China's legion Harry Potter fans will at last get to see the final chapter of the film series on Thursday, when a 90-minute epic about the history of the Communist Party gives way to the boy wizard.
The mainland is by far the world's fastest growing film market, with box office takings up 64% last year, as the country's burgeoning consumer class takes to the movies.
However, its movie industry is protected by a system that only allows around 20 foreign films to be screened a year, allowing homegrown directors to create Hollywood-style blockbusters without the threat of major competition.
Since late June, theatre operators have been forced to screen The Beginning Of The Great Revival" -- a cinematic celebration of the Communist Party that state-run studio the China Film Group predicted would gross 800 million yuan ($124 million).
The Chinese release of the long-awaited movie comes weeks after it hit US screens -- and is even later than its Indonesia opening, where it was put off for three weeks due to a tax row between US studios and Jakarta.
The long delay has seen Potter fans go online in droves to vent their anger.
Some have voiced suspicion it was a deliberate move to boost ticket sales for "The Beginning of the Great Revival", which had disappointing takings.
Even before the release of "Harry Potter and the Deathly Hallows - Part 2," which has already booked $1 billion in ticket sales around the world for Warner Bros, several Hollywood hits had out-grossed the Chinese epic.
After just over a week on screens, Hollywood action sequel "Transformers: Dark of the Moon," took 361.9 million yuan on 6,500 screens.
That was roughly the same as the "The Beginning of the Great Revival" made on 7,800 screens over six weeks.
The latest Harry Potter film this week became only the ninth movie in history to gross $1 billion.
It is sure to perform well in China, where local consumers are richer than ever and are flexing their muscles at the box office, with local fare often treading over familiar, safe and tired ground.
"From the very first film, I was excited by the idea of a wizard," said Han Liyuan, 30, a Chinese language teacher who has read all the books by J.K Rowling on which the films are based, in English and Chinese.
"I'd never heard of a wizard before 2001. They are people who are special who are among all of us."
Han and her husband, a subway engineer who did not much like the movies at first, will use the movie card he got from his company to see the film in a nearby theatre.
This despite having a big screen TV at home and knowing how to download the easily accessible illegal copies online.
"The visuals and the feeling can't be captured. It's not the real thing unless you see it in the theatre," said Han, who chose her English name, Audrey, in honor of Audrey Hepburn.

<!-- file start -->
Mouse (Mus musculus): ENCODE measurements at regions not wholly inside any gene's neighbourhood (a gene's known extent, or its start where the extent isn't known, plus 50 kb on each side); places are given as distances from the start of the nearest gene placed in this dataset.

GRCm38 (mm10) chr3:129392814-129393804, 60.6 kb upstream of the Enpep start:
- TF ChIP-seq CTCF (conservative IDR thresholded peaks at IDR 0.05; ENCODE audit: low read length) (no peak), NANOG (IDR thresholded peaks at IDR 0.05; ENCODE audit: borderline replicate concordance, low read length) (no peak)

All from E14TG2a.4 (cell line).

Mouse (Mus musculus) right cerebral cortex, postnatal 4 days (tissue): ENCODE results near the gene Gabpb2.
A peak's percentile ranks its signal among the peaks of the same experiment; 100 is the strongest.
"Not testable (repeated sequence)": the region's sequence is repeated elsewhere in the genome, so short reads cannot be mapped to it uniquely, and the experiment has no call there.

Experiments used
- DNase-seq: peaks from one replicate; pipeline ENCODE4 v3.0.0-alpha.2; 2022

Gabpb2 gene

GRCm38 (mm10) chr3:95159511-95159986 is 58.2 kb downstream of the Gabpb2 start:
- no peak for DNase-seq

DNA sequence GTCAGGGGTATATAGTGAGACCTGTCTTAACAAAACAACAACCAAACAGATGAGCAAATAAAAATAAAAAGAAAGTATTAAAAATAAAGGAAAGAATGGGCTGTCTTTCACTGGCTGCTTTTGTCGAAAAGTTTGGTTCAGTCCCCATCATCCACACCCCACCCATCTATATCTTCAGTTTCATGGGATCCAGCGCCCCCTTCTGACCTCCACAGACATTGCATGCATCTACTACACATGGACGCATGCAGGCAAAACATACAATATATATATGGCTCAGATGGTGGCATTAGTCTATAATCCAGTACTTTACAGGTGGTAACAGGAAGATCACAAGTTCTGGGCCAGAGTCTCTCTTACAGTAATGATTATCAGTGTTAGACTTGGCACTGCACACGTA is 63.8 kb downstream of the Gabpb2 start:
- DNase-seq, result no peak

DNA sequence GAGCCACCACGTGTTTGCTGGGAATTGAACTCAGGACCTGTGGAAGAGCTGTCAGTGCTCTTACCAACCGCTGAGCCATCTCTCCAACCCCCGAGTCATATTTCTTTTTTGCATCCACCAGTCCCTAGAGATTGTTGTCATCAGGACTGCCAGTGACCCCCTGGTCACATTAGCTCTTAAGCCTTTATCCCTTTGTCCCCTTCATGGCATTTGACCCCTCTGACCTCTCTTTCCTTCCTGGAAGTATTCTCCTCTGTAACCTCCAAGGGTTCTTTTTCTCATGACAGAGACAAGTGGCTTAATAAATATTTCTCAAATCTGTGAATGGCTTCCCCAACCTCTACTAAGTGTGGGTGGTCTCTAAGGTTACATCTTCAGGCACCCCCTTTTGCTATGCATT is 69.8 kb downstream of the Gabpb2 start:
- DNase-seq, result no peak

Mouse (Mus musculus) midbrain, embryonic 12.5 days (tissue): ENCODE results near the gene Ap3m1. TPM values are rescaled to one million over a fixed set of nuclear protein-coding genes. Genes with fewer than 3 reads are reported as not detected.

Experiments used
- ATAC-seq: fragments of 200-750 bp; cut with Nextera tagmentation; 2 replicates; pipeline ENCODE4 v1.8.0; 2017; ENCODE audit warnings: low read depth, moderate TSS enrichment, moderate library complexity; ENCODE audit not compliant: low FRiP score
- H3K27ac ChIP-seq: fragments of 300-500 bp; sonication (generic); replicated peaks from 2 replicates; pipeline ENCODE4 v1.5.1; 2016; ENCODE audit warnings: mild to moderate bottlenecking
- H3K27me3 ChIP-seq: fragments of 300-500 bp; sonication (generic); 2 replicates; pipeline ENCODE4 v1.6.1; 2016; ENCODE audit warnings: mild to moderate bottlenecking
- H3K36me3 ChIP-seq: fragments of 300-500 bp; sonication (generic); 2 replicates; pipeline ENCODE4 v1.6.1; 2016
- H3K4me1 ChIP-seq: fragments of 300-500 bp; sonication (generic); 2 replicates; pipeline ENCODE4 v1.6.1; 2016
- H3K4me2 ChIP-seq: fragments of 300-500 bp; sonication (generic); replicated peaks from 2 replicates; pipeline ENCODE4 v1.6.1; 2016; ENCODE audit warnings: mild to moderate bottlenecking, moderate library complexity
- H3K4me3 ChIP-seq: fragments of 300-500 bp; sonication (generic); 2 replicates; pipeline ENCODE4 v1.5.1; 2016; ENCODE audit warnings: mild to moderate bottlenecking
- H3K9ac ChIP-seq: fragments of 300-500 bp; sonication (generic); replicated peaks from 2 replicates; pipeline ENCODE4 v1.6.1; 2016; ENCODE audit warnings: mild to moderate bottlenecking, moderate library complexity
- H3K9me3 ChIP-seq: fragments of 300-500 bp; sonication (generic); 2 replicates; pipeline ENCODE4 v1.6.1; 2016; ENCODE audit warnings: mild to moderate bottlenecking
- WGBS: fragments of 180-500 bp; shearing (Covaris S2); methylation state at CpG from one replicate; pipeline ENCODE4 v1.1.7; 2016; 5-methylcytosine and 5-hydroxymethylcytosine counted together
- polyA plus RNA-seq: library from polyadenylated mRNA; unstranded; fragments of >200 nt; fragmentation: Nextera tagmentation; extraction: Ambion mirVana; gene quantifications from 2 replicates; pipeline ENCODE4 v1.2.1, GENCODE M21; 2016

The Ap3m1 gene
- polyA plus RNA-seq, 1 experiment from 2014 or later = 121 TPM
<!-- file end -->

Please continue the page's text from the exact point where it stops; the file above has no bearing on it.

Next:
Industry analyst Rance Pow of Shanghai-based Artisan Gateway, said China's movie-goers were becoming choosier about what they paid to see.
"It's not a matter of where the films are coming from, per se, it's just that Chinese consumers are growing more discerning and are voting with their wallets for stories they think are worth paying top yuan for," he told AFP.
China's passion for movies pushed box office sales up 64 percent in 2010 to $1.5 billion, the fastest growth anywhere in the world.
As China's demand for movies increases, property developers and theatre chains are installing new theatres as fast as they can, passing some of the costs to consumers in high ticket prices that can rival New York's.
In reaction, Chinese consumers often go to the movies on half-price Tuesdays, and increasingly band together to buy cheap tickets.
Group buying website Tuan800.com says six percent of tickets sold in the first half of the year were bought en masse.
This has resulted in average ticket prices of 42 yuan, well below the 120 yuan often charged for a 3D screening on a giant IMAX screen.
The State Administration of Radio Film and Television recently said ticket sales in the first half of 2011 were 5.7 billion yuan ($876.7 million), putting the market on track for another record-breaking year.
As the sector booms, Harry Potter could serve as China's latest reminder that Hollywood still dominates, despite a rise in the number and quality of Chinese-language films.
The first Harry Potter film grossed 56 million yuan in China in 2002 and the last hit 213 million yuan in 2010.
But Pow said this was "not an apples and apples comparison," given the growth in the number of cinemas.
"It's a reasonable guess 'Harry Potter' will release on as many screens as 'Transformers' and, since it's the last film in a very popular series, it could conceivably do as well or better."